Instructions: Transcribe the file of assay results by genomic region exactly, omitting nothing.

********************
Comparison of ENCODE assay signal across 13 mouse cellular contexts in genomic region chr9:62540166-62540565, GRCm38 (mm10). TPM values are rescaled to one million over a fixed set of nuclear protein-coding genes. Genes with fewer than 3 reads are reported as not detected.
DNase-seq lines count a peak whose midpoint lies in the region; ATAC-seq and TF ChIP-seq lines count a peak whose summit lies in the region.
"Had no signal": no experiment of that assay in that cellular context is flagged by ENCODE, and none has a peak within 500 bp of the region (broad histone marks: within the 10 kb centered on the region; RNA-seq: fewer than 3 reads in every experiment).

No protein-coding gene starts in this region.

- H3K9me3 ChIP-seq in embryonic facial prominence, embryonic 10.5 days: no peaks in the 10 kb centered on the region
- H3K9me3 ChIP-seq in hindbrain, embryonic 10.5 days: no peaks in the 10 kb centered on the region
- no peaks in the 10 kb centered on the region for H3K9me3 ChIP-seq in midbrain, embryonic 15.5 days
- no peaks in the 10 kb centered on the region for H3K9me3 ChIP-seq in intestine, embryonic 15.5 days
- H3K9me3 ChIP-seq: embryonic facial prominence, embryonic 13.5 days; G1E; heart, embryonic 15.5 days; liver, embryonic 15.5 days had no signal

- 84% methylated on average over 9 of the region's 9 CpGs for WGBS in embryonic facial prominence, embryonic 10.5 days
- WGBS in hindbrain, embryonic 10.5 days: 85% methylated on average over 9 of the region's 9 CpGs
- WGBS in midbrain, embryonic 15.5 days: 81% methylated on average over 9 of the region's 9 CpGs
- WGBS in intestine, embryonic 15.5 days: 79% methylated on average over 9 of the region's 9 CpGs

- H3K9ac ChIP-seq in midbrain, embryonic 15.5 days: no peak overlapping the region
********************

Comparison of ENCODE assay signal across 13 mouse cellular contexts in genomic region chr9:62540166-62540565, GRCm38 (mm10). TPM values are rescaled to one million over a fixed set of nuclear protein-coding genes. Genes with fewer than 3 reads are reported as not detected.
DNase-seq lines count a peak whose midpoint lies in the region; ATAC-seq and TF ChIP-seq lines count a peak whose summit lies in the region.
"Had no signal": no experiment of that assay in that cellular context is flagged by ENCODE, and none has a peak within 500 bp of the region (broad histone marks: within the 10 kb centered on the region; RNA-seq: fewer than 3 reads in every experiment).

No protein-coding gene starts in this region.

- H3K9me3 ChIP-seq in embryonic facial prominence, embryonic 10.5 days: no peaks in the 10 kb centered on the region
- H3K9me3 ChIP-seq in hindbrain, embryonic 10.5 days: no peaks in the 10 kb centered on the region
- no peaks in the 10 kb centered on the region for H3K9me3 ChIP-seq in midbrain, embryonic 15.5 days
- no peaks in the 10 kb centered on the region for H3K9me3 ChIP-seq in intestine, embryonic 15.5 days
- H3K9me3 ChIP-seq: embryonic facial prominence, embryonic 13.5 days; G1E; heart, embryonic 15.5 days; liver, embryonic 15.5 days had no signal

- 84% methylated on average over 9 of the region's 9 CpGs for WGBS in embryonic facial prominence, embryonic 10.5 days
- WGBS in hindbrain, embryonic 10.5 days: 85% methylated on average over 9 of the region's 9 CpGs
- WGBS in midbrain, embryonic 15.5 days: 81% methylated on average over 9 of the region's 9 CpGs
- WGBS in intestine, embryonic 15.5 days: 79% methylated on average over 9 of the region's 9 CpGs

- H3K9ac ChIP-seq in midbrain, embryonic 15.5 days: no peak overlapping the region